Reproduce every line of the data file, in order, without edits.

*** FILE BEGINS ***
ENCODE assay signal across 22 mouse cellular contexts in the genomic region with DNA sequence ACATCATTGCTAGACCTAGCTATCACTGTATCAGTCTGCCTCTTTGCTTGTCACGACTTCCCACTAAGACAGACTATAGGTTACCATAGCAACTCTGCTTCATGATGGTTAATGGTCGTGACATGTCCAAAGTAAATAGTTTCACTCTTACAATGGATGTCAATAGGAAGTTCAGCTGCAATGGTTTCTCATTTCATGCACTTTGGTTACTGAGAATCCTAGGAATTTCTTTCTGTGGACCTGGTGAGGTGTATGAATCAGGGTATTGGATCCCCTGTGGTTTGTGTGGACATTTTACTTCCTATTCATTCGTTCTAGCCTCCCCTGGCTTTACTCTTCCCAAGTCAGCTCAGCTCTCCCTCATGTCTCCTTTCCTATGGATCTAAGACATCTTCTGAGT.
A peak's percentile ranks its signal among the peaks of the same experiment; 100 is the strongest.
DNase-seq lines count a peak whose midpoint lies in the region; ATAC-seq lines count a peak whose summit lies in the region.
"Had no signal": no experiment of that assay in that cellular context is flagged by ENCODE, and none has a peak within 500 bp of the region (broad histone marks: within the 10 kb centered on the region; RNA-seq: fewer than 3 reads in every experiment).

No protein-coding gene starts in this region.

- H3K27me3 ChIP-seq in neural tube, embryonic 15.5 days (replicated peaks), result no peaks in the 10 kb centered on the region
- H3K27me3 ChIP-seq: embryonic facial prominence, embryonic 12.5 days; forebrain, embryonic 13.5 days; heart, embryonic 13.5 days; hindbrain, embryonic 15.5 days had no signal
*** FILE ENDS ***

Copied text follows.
ENCODE assay signal across 22 mouse cellular contexts in the genomic region with DNA sequence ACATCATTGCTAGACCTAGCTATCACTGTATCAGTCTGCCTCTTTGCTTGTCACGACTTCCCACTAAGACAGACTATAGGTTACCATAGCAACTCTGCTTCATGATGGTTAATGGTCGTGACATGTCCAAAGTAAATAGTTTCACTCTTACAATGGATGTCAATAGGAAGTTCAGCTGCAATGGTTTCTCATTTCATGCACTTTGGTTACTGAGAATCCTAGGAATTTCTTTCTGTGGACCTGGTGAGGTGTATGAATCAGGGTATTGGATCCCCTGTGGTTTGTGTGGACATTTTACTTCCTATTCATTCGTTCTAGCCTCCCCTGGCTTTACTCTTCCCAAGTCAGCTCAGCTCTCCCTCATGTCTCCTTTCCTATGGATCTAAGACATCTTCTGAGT.
A peak's percentile ranks its signal among the peaks of the same experiment; 100 is the strongest.
DNase-seq lines count a peak whose midpoint lies in the region; ATAC-seq lines count a peak whose summit lies in the region.
"Had no signal": no experiment of that assay in that cellular context is flagged by ENCODE, and none has a peak within 500 bp of the region (broad histone marks: within the 10 kb centered on the region; RNA-seq: fewer than 3 reads in every experiment).

No protein-coding gene starts in this region.

- H3K27me3 ChIP-seq in neural tube, embryonic 15.5 days (replicated peaks), result no peaks in the 10 kb centered on the region
- H3K27me3 ChIP-seq: embryonic facial prominence, embryonic 12.5 days; forebrain, embryonic 13.5 days; heart, embryonic 13.5 days; hindbrain, embryonic 15.5 days had no signal